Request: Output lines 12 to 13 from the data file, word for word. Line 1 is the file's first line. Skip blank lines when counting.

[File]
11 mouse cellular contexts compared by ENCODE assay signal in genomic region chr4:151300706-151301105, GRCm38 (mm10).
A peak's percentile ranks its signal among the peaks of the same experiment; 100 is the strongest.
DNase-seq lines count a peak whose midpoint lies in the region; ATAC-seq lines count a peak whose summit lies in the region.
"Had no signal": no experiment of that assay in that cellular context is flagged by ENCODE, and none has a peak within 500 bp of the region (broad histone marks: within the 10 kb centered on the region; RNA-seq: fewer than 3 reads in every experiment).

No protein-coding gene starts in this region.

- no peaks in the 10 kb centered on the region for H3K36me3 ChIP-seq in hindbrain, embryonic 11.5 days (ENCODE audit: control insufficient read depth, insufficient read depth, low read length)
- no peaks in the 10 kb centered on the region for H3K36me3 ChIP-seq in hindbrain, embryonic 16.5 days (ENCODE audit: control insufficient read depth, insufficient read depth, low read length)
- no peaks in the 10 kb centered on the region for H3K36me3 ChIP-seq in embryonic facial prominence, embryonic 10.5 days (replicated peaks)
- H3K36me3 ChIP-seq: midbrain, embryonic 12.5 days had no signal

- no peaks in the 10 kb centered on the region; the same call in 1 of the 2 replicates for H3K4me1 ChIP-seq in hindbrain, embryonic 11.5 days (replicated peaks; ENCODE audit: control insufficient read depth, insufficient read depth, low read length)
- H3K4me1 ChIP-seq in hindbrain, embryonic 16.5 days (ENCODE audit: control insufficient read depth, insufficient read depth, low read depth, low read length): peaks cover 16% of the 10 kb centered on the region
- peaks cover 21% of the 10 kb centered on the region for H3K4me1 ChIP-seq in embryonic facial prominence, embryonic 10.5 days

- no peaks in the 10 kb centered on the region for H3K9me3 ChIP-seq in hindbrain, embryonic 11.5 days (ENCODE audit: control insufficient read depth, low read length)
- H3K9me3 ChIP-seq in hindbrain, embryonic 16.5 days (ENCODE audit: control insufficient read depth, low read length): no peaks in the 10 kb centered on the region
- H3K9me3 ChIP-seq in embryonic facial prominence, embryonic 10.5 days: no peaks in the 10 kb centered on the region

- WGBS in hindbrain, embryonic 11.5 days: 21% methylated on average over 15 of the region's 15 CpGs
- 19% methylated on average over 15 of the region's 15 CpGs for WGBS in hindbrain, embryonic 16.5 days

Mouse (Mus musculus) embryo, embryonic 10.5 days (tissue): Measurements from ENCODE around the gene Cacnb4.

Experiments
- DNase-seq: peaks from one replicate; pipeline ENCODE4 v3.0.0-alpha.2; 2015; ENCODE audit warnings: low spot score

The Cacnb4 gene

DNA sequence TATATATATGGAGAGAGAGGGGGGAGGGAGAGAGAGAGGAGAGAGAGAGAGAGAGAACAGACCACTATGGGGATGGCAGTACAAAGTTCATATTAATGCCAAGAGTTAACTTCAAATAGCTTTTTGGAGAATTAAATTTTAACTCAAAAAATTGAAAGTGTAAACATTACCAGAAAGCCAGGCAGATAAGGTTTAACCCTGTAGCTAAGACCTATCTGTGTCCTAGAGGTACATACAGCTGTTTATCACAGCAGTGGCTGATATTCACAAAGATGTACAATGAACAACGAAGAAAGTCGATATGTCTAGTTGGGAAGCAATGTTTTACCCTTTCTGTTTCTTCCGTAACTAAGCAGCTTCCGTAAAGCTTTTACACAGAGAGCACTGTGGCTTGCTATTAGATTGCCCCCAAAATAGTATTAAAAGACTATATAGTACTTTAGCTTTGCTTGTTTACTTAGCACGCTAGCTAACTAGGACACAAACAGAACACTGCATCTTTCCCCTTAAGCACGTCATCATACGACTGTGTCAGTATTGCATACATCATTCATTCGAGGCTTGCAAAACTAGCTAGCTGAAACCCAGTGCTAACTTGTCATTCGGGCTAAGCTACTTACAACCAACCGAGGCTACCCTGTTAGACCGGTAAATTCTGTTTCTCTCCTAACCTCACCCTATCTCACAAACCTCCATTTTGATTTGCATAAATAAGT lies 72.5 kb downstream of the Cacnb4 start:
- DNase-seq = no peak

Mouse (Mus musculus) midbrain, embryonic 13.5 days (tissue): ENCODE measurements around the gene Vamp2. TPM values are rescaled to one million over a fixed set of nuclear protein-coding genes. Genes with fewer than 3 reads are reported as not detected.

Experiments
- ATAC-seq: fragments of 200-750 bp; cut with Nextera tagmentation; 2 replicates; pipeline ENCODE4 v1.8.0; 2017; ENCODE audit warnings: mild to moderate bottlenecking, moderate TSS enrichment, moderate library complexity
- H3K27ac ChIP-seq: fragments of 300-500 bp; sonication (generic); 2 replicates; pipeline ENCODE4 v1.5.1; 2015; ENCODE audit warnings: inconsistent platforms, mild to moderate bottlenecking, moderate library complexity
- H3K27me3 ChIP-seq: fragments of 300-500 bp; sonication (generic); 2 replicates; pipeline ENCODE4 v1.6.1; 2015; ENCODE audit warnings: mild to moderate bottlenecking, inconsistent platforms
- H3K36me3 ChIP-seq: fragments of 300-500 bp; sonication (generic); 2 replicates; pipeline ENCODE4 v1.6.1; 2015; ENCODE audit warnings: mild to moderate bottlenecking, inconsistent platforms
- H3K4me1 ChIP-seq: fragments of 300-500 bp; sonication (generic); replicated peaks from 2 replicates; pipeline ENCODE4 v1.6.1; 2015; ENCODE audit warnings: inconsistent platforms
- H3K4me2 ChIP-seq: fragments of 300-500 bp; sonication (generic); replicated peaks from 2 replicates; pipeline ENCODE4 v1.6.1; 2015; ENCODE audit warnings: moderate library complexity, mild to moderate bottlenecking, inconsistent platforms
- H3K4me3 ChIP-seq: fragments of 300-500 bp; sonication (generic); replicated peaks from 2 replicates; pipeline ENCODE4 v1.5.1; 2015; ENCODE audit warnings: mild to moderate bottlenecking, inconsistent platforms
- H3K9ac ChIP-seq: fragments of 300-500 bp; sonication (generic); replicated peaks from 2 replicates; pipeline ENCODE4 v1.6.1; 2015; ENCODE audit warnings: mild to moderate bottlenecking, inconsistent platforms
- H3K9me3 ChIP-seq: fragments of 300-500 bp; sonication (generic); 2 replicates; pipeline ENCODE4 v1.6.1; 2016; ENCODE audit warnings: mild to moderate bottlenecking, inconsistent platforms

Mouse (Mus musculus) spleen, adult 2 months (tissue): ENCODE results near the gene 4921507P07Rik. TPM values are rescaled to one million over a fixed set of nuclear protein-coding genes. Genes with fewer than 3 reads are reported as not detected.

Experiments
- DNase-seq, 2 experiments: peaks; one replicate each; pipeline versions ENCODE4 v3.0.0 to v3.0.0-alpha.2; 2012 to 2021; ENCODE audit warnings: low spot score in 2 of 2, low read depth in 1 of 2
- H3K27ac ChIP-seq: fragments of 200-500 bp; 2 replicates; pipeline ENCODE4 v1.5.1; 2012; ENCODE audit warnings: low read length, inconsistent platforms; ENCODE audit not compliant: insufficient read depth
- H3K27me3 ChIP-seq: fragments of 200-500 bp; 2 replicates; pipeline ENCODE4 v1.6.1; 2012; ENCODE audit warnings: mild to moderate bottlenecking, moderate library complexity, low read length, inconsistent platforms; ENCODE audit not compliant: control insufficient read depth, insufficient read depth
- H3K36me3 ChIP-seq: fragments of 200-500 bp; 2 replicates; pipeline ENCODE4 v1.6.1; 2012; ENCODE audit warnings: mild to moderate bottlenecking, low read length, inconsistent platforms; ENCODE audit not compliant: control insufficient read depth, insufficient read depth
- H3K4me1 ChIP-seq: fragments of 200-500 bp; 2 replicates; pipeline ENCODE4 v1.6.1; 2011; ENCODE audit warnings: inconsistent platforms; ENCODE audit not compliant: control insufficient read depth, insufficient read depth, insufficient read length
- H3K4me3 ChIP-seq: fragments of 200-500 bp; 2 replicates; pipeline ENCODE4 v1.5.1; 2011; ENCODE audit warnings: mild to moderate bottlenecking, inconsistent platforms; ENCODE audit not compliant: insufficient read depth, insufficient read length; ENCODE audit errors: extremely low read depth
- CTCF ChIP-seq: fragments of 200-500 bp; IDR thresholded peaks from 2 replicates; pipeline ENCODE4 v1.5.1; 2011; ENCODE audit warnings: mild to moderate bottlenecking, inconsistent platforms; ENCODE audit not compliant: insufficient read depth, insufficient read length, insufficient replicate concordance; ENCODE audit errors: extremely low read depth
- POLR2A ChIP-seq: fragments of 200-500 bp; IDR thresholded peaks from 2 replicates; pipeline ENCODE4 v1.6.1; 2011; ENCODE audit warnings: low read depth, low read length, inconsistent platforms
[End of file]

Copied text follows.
- peaks cover 21% of the 10 kb centered on the region for H3K4me1 ChIP-seq in embryonic facial prominence, embryonic 10.5 days

- no peaks in the 10 kb centered on the region for H3K9me3 ChIP-seq in hindbrain, embryonic 11.5 days (ENCODE audit: control insufficient read depth, low read length)